Where the Fade had come from, he could not begin to guess, but it strode toward the three of them with a slow deadliness, a predator with the prey under its gaze. People shied away from the blackcloaked shape, avoided looking at it. The square began to empty out as people decided they were needed elsewhere.
The black cowl froze Rand where he stood. He tried to summon up the void, but it was like fumbling after smoke. The Fade's hidden gaze knifed to his bones and turned his marrow to icicles.
“Don't look at its face,” Thom muttered. His voice shook and cracked, and it sounded as if he were forcing the words out. “The Light burn you, don't look at its face!”
Rand tore his eyes away — he almost groaned; it felt like tearing a leech off of his face — but even staring at the stones of the square he could still see the Myrddraal coming, a cat playing with mice, amused at their feeble efforts to escape, until finally the jaws snapped shut. The Fade had halved the distance. “Are we just going to stand here?” he mumbled. “We have to run ... get away.” But he could not make his feet move.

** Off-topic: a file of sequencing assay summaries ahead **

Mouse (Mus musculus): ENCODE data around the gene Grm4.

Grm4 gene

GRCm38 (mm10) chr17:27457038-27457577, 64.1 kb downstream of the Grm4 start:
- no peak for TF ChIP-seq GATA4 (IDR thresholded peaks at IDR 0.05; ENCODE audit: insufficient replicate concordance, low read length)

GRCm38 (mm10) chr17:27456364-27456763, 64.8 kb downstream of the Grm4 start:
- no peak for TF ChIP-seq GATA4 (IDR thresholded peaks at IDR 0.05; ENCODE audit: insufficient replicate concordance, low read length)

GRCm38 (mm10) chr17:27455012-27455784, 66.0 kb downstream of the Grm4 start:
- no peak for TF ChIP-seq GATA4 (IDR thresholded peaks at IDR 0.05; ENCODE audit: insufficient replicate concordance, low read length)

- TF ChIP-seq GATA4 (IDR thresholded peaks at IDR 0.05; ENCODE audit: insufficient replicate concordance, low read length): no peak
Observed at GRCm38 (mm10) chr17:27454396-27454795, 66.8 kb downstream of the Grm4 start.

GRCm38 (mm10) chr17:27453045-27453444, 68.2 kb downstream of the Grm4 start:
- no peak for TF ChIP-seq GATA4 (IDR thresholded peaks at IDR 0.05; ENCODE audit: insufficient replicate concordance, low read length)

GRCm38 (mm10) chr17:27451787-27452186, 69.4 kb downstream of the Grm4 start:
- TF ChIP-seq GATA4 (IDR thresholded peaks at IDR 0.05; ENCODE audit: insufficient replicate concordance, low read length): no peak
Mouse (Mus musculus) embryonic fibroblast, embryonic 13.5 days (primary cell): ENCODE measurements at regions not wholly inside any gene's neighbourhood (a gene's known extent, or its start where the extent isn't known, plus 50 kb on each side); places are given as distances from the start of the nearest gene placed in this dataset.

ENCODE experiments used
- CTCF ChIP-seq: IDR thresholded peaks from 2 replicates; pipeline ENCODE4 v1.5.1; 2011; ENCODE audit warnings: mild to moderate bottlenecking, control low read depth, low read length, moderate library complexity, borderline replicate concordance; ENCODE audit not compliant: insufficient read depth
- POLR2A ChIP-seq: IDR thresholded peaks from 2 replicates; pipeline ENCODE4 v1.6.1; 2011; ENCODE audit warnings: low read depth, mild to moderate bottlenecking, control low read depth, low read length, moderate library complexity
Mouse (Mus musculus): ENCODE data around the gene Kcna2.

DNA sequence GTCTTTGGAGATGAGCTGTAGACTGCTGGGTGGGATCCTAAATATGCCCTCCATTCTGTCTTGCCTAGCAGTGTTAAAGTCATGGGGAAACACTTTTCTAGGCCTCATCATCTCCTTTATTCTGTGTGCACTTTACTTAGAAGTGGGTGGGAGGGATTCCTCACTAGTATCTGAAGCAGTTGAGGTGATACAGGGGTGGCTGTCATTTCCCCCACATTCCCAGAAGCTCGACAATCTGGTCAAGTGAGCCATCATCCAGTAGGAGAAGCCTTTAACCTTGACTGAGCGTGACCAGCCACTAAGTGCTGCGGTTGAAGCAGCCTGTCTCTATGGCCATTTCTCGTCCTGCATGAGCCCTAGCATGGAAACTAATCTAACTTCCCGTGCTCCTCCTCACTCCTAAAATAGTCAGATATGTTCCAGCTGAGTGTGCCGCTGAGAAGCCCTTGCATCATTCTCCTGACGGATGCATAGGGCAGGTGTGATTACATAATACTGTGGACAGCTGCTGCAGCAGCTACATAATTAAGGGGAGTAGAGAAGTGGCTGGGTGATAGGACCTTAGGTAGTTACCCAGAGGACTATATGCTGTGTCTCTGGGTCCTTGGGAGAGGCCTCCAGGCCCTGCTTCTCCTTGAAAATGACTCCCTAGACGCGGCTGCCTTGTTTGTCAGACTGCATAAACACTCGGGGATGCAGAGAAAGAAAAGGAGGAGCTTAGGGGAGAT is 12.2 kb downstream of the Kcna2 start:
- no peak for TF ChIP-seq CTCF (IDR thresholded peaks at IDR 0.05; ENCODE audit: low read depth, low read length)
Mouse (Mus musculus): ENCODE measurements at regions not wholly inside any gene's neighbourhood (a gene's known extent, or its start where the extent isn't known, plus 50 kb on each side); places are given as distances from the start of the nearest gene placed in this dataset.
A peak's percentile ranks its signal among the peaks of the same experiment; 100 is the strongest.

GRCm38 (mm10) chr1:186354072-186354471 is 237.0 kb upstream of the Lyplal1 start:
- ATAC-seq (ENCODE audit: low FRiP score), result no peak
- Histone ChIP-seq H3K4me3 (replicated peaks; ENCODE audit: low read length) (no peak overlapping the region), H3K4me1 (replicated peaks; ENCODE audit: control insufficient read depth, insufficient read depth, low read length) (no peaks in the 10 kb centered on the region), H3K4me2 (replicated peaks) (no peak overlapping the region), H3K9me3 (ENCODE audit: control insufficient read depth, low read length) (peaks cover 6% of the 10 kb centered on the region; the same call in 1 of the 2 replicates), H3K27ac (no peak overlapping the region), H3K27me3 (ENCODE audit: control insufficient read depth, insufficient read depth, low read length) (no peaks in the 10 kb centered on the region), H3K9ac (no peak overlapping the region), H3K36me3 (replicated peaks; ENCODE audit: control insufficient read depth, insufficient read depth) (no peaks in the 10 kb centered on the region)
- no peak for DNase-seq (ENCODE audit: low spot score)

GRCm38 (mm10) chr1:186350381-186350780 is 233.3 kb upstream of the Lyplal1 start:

Mat had the rubyhilted dagger out at last, in a trembling hand. His lips were drawn back from his teeth, a snarl and a rictus of fear.
“Think ...” Thom stopped to swallow, and went on hoarsely. “Think you can outrun it, do you, boy?” He began to mutter to himself; the only word Rand could make out was “Owyn.” Abruptly Thom growled, “I never should have gotten mixed up with you boys. Should never have.” He shrugged the bundled gleeman's cloak off of his back and thrust it into Rand's arms. “Take care of that. When I say run, you run and don't stop until you get to Caemlyn. The Queen's Blessing. An inn. Remember that, in case..